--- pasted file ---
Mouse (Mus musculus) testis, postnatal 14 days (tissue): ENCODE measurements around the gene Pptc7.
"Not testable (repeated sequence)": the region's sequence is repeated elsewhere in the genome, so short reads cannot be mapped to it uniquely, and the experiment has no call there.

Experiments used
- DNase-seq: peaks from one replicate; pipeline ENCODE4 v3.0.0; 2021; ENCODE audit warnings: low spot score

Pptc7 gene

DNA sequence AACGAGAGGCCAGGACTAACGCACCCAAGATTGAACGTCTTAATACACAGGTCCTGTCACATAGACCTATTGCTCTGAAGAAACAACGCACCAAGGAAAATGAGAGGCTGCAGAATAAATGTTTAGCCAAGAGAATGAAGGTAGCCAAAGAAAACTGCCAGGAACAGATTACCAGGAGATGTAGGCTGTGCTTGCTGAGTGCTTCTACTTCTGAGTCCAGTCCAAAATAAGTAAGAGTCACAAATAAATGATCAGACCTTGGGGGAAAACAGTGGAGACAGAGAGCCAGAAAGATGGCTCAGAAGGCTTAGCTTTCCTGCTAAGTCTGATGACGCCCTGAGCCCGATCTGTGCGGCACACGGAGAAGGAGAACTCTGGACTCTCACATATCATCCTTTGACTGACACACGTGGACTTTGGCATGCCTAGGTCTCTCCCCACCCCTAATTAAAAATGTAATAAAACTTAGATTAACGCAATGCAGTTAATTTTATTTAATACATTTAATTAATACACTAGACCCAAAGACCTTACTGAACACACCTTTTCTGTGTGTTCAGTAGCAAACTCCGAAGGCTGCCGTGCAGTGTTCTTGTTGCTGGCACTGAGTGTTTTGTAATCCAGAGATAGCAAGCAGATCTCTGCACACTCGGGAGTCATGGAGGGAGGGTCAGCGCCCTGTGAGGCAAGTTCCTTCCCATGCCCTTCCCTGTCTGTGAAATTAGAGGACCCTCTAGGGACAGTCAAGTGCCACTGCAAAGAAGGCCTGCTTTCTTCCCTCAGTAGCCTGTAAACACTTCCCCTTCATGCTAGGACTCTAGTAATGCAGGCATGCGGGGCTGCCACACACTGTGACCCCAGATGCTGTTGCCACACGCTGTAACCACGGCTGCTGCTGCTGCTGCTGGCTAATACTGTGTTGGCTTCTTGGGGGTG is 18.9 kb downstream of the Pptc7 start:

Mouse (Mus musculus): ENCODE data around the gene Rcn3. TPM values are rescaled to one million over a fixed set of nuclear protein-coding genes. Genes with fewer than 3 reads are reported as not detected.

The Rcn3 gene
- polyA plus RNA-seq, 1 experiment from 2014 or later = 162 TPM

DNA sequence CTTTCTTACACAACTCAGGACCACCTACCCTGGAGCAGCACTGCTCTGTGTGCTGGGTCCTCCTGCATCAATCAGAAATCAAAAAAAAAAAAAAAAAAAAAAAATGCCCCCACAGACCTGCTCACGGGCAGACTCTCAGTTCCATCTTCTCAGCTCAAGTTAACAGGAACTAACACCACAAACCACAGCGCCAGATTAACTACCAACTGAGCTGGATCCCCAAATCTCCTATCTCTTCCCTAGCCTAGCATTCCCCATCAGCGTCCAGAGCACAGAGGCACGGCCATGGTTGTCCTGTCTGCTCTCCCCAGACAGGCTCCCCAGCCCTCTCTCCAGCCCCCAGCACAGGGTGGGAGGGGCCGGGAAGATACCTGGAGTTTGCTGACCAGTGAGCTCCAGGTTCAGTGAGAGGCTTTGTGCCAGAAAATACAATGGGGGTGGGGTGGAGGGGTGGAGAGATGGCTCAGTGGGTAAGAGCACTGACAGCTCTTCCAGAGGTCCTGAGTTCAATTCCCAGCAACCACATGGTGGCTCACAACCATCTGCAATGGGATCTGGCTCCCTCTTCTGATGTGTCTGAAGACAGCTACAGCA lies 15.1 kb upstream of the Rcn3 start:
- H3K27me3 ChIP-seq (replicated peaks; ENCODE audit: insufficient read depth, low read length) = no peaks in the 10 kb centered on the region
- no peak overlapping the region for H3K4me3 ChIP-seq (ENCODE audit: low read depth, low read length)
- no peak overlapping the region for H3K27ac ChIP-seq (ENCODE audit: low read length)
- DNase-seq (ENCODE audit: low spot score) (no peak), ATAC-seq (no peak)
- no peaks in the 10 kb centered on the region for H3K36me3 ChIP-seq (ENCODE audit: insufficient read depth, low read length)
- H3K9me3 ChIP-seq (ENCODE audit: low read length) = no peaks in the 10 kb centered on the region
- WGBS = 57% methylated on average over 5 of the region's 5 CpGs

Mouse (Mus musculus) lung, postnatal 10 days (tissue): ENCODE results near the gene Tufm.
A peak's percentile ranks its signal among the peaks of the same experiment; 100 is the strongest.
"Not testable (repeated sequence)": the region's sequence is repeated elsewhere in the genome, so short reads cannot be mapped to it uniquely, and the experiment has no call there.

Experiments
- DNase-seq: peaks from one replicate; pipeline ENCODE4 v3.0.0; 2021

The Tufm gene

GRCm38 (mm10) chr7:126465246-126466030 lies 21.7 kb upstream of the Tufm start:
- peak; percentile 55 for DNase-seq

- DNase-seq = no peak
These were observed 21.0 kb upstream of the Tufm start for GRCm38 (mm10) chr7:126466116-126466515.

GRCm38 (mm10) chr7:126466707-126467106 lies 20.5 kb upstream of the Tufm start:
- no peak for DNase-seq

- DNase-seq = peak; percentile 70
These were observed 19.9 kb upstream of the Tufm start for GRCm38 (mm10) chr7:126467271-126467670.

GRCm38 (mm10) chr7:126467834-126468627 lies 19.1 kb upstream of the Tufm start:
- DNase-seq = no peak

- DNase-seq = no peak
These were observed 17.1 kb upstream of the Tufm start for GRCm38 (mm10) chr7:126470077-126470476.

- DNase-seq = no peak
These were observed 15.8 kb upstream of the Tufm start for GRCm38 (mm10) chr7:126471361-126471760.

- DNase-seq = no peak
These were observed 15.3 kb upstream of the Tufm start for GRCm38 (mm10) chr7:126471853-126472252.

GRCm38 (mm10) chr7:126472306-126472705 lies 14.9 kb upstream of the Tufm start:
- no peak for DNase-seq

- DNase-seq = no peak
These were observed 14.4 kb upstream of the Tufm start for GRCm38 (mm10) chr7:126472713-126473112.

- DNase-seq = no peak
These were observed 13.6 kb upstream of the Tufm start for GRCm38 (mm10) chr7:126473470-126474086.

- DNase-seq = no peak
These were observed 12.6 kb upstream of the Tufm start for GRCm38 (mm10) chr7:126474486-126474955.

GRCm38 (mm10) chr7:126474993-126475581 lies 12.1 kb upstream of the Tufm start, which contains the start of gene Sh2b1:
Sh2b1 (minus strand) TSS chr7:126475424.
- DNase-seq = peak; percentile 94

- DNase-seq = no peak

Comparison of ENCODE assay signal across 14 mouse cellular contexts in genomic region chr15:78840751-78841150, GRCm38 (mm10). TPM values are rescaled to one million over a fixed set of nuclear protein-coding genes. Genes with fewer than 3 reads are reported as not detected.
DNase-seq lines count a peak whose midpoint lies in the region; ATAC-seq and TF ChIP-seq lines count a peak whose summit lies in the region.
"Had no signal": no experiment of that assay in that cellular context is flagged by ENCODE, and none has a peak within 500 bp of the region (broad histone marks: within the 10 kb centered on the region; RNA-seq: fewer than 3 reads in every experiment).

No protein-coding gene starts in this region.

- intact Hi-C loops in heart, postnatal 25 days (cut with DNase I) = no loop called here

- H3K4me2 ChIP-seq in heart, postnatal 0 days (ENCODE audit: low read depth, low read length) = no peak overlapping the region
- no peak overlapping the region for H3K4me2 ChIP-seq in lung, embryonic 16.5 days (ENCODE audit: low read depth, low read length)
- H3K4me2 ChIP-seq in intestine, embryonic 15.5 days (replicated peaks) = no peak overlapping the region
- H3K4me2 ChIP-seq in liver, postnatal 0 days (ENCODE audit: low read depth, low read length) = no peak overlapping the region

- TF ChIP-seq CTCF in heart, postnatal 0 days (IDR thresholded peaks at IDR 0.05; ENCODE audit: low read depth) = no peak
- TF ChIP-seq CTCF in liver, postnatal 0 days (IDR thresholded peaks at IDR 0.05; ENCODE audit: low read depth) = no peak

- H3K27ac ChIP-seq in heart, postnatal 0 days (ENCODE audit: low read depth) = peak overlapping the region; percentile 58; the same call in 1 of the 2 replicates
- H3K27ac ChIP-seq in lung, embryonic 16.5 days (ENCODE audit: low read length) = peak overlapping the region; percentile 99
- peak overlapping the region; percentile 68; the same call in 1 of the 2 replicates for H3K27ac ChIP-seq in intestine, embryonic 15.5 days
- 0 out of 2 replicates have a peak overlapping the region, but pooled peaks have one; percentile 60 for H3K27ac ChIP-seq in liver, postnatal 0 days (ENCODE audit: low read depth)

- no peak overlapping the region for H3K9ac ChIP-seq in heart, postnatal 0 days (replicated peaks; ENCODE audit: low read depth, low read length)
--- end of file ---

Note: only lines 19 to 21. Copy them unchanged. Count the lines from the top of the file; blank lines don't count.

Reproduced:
A peak's percentile ranks its signal among the peaks of the same experiment; 100 is the strongest.
"Not testable (repeated sequence)": the region's sequence is repeated elsewhere in the genome, so short reads cannot be mapped to it uniquely, and the experiment has no call there.

Experiments